Thirst Trap

Posted in Audio by - March 25, 2023
Thirst Trap

Released March 2023


No character from the original Torchwood run has been better explored and developed in the audio medium than Andy Davidson, Tom Price turning his well-intentioned, determined, and innocent supporting character into a dynamic lead who- though perhaps not always fearlessly- is capable of directly confronting any situation. With ‘Thirst Trap,’ Price also makes his Big Finish writing debut, highlighting a Cardiff obsessed with the Now or Never app that gives users exactly twenty minutes to find their perfect mate before making them part, never to see each other again unless the app again matches them later. But when the users all start going on the same date filled with the same conversations and meals, it’s clear that something is very wrong, and Andy must try to look past apparent love to help put things right.

Speed dating, of course, is nothing new, and it only makes sense that there would be an app to capitalize on the phenomenon of finding love at first sight. Now or Never as a premise doesn’t quite make sense, however, since it’s reported that not leaving the date within the allotted time will result in being locked out of the app forever with other phone data also being erased. While there are probably ways around this like handwriting phone numbers and meeting again with phones turned off, this does at face value seem like an egregious breech of privacy; it also seems unlikely that the entire population would be able and willing to subject itself to the whims of an app telling people at any given moment to meet up while that same app then somehow decides if two people later get to reconnect without any human input or insight.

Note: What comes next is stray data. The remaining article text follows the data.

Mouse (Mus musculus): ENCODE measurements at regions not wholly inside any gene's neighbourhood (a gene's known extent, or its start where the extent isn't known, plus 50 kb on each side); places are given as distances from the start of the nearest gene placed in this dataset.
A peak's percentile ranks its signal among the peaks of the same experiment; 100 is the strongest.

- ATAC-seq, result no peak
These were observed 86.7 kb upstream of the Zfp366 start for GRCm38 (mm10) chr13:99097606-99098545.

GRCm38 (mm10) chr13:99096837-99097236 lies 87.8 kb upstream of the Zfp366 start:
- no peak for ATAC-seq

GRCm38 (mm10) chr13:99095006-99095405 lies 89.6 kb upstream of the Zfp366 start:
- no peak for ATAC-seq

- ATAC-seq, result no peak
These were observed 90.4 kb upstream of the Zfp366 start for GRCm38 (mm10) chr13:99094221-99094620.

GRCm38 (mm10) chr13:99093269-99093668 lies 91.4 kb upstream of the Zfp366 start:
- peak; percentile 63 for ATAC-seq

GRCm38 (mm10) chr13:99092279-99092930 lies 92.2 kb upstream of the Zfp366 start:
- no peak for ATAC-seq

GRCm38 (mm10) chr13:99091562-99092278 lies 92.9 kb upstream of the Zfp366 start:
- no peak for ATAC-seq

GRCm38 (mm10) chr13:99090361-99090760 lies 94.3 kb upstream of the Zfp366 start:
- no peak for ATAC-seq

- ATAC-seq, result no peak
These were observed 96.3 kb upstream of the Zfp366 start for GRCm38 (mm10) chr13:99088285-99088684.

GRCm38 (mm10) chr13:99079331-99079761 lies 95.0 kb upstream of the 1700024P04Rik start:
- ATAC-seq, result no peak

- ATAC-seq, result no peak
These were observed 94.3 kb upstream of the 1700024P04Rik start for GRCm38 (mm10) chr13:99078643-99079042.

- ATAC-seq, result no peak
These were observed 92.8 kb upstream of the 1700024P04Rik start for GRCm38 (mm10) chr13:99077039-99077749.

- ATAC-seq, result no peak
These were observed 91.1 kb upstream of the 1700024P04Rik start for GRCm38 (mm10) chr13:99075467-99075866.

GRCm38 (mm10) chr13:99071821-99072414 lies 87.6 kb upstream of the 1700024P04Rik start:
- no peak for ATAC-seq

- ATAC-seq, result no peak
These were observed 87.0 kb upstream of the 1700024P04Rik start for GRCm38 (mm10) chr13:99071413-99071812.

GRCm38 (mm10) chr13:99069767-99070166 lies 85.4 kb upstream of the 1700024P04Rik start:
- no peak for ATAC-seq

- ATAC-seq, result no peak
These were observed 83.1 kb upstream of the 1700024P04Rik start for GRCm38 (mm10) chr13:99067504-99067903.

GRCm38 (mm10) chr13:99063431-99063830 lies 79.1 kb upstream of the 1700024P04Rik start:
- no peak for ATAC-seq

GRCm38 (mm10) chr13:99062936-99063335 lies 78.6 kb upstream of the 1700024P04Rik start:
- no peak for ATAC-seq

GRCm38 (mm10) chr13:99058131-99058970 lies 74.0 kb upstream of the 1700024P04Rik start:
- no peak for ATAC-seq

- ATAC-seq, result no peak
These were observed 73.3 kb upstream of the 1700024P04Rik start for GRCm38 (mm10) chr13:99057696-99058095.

Nonetheless, Now or Never perfectly symbolizes the eagerness of people looking for love and the sometimes ridiculous hooks that dating apps have to set them apart from rivals, and despite a questionable philosophy, this app and its effects perfectly set the scene for an audaciously humorous tale. Tom Price, of course, knows every single facet of his character, but putting Andy into the unfamiliar realm of dating while increasingly under the influence of the app allows him to accentuate innocence, persistence, and fortitude in equal measure. Naturally, his date with Anna is a particular highlight, and Rebecca Trehearn perfectly presents a woman who in many ways is so very opposite of Andy, her by-the-book and meticulous mentality contrasting wonderfully with the laid-back and more free-wheeling nature of Andy. And while passing remarks about dogs and walks seem like parts of innocuous small talk, the echoes later on begin to highlight the pervasive power of this app to add an element of unease to a script that otherwise wholly successfully relies on the absurdity of its plot and the resulting humour. While Anna’s ridealong with Andy is a definite highlight, ‘Thirst Trap’ truly shows its brash confidence when Andy and Rhys together succumb to the influence of the app, and Kai Owen with Price are absolutely fantastic together as their characters together try to uncover the truth and nearly risk it all in the process.

The plot is suspect and the resolution deliberately simple, and yet ‘Thirst Trap’ is an incredibly entertaining story from beginning to end that makes expert use of Andy and Rhys while also making its supporting characters more than simple stereotypes. There is genuine emotion instilled into the humour, and the very genuine Andy is the perfect character to be surrounded by this absurdity; while it doesn’t meaningfully delve into characterization or any overarching plot, ‘Thirst Trap’ is a strong writing debut for Price that highlights his grasp on humour, humanity, and Torchwood.

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